Three films about…leadership: Greyhound (2020), Savage (2019) and The Founder (2016)

Barnaby Page
9 min readJun 5

Why am I writing about these movies now?

Well, I’m moving my back catalogue of movie (and occasionally TV) reviews from another site to Medium — covering many of the best-known releases of the last decade, as well as more obscure fare. To make it a bit more fun, I’ll be grouping them thematically (as here), but unless I spot actual errors I’m not doing any editing…so my opinion may have changed since I first wrote them!

My reviews of new cinema, streaming and disc releases, as well as retrospectives on old (and not-so-old) classics, will mostly continue to appear on the Medium publication Frame Rated.

Anyway, here goes. Enjoy…


About two thirds of the way through Greyhound, Aaron Schneider’s gripping, no-nonsense, very old-fashioned Second World War naval combat movie, there is a burial at sea. The colours filling the screen are overwhelmingly grey-blue — uniforms, water, metal — but there, amidst it all, are the red and white and more azure blue of the Stars and Stripes.

It’s such an in-your-face patriotic moment that many British viewers are doubtless going to get exercised by Greyhound and the way that it relegates the Royal Navy’s role in the Battle of the Atlantic to that of plucky but slightly comical, Terry-Thomasish support for Tom Hanks and his crew. (The Canadians and Polish also get a look-in, though you wouldn’t really know it from the way the script is phrased.)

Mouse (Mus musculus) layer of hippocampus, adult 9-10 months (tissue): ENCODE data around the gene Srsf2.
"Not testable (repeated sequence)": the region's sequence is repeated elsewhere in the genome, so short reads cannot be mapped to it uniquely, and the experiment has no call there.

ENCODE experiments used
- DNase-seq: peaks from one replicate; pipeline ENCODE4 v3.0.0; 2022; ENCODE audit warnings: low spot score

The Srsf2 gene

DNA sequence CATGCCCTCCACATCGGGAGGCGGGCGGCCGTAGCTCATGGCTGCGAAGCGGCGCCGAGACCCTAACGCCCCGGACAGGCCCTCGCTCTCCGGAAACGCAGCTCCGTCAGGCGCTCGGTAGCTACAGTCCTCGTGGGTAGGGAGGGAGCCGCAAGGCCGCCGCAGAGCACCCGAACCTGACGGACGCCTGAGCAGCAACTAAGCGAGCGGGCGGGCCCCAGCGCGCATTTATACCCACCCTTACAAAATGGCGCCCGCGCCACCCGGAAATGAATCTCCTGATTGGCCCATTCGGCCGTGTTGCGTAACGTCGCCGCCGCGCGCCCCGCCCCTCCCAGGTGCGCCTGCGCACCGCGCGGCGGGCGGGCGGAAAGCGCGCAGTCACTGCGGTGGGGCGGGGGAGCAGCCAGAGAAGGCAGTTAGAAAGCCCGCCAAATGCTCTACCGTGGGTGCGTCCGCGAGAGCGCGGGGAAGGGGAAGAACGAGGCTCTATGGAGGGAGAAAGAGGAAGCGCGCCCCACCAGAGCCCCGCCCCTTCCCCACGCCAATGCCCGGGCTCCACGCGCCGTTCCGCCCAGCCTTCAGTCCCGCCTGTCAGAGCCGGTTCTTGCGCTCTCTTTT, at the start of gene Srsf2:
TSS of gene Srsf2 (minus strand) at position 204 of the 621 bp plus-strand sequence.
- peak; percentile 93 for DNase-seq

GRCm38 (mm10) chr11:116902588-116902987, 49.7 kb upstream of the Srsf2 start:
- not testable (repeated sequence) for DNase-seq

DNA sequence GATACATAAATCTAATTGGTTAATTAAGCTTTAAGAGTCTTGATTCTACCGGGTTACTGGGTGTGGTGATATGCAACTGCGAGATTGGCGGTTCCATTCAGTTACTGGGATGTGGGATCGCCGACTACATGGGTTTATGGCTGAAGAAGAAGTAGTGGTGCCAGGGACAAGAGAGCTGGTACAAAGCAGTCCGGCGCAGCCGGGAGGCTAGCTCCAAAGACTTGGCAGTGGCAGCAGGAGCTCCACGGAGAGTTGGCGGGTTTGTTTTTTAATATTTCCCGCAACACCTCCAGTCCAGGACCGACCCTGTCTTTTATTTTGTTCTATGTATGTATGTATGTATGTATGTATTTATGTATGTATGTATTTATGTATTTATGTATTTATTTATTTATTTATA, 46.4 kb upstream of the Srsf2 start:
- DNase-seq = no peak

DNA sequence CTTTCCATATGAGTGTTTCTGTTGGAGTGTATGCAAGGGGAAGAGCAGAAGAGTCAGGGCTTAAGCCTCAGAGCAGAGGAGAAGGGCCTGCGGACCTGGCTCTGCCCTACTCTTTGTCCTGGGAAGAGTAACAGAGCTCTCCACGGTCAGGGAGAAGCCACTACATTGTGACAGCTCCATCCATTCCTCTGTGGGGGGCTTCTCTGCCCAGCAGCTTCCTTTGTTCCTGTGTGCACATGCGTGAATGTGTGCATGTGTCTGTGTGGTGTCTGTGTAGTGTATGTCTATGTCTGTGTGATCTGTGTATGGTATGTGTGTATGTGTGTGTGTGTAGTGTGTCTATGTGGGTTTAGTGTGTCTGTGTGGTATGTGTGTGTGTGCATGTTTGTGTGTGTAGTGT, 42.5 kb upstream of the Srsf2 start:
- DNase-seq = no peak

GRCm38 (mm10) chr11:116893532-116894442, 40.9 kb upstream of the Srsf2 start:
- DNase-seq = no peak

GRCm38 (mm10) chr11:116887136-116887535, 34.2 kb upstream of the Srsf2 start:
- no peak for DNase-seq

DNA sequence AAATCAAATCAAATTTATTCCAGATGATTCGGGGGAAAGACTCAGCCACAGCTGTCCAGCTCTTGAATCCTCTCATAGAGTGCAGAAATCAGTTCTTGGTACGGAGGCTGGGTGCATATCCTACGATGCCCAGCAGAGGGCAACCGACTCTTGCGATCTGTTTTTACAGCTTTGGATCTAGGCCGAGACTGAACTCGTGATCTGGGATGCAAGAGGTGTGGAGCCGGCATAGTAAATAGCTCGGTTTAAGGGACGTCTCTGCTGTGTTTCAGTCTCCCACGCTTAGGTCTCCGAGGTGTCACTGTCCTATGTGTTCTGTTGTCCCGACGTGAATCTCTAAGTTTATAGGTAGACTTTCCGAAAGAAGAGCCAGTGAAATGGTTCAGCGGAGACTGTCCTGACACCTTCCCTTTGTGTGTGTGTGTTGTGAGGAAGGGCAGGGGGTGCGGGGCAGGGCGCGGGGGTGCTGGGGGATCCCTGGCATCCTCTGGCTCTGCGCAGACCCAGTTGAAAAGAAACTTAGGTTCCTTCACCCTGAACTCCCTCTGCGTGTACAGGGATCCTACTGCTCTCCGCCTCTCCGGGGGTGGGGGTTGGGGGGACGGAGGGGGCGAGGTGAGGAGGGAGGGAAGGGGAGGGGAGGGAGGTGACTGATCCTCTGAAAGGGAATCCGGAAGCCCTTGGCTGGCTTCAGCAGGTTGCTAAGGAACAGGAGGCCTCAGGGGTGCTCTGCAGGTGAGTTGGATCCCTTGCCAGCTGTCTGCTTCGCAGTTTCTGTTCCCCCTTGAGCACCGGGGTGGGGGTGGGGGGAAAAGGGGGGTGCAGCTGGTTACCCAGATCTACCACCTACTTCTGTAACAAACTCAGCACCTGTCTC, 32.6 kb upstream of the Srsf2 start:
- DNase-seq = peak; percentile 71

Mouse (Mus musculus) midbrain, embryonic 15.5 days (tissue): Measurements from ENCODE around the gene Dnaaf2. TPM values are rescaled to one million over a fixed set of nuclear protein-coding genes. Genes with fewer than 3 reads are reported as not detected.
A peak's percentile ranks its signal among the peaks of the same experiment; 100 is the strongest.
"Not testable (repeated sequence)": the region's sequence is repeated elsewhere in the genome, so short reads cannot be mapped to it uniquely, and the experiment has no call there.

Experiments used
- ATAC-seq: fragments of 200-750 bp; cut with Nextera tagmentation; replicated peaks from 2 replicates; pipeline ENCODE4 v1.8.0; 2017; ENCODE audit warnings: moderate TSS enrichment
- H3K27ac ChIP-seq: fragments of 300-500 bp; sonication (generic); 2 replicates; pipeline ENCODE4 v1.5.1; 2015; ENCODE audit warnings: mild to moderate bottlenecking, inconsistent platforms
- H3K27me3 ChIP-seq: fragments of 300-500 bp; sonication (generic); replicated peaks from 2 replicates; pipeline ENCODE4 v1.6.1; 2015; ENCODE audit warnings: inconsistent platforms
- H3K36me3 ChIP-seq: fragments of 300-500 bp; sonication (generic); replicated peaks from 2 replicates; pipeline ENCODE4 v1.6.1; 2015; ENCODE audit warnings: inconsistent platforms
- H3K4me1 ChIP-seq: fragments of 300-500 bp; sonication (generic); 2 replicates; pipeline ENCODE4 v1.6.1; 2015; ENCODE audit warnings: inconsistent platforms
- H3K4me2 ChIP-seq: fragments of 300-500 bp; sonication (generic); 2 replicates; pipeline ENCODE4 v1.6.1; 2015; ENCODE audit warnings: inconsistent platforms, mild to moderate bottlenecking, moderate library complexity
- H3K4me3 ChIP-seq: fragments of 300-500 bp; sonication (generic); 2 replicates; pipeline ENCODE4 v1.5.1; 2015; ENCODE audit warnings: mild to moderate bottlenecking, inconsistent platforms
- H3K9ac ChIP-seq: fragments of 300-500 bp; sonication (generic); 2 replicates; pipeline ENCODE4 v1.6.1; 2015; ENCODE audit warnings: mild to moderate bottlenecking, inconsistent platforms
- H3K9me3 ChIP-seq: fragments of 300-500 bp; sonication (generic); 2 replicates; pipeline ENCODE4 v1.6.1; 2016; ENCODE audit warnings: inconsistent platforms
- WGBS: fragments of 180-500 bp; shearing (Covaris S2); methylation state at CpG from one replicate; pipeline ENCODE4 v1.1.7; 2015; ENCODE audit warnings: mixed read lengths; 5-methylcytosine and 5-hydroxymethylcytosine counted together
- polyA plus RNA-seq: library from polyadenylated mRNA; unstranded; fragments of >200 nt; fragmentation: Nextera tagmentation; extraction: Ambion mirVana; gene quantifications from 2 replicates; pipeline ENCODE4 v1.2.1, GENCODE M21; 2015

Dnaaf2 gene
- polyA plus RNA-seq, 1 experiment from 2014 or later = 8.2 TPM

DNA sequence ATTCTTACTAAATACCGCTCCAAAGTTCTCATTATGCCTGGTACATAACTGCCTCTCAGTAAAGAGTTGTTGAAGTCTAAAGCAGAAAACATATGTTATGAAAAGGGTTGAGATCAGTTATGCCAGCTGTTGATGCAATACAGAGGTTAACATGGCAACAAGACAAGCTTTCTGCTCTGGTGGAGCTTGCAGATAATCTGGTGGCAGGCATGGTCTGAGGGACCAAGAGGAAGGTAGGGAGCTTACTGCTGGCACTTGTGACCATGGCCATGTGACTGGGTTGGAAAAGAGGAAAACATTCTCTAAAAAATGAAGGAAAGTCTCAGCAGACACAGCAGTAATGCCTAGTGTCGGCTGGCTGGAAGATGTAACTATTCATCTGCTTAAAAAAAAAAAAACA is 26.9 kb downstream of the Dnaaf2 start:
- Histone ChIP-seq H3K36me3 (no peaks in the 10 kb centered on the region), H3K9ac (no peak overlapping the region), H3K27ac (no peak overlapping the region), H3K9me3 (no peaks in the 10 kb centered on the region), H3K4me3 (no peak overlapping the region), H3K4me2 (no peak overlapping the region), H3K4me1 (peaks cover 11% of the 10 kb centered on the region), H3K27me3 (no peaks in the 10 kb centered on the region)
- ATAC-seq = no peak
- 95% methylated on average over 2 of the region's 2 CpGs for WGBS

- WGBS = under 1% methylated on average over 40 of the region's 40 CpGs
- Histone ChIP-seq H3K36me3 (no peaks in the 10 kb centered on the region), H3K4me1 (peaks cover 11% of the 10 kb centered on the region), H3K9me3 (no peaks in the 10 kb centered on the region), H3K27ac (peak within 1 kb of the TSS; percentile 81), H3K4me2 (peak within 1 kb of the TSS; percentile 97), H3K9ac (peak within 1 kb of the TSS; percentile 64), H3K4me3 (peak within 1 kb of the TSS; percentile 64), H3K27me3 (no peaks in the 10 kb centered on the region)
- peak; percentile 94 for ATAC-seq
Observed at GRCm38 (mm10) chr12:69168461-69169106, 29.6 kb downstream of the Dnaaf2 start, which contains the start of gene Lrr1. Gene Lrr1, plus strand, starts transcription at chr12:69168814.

The movie — written by Hanks but based on C.S. Forester’s novel The Good Shepherd — makes no secret of its thoroughly American perspective, opening with Churchill’s promise to “bring the United States into the forefront of the battle”. But Greyhound’s flag-waving is of a restrained sort, embodied in uncritical approval of its characters (committed, dutiful, efficient and modest to a man) rather than in bigging them up with extreme heroics or maudlin self-sacrifice.

Indeed, its greatest strength — apart from its straightforward entertainment value, which is considerable — may be its matter-of-factness, its willingness (pretty rare in mainstream Hollywood product) to let an inherently tense and dangerous real-life situation…

Barnaby Page

Barnaby is a journalist based in Suffolk, UK. By day he covers science and public policy; by night, film and classical music. He has also been a cinema manager.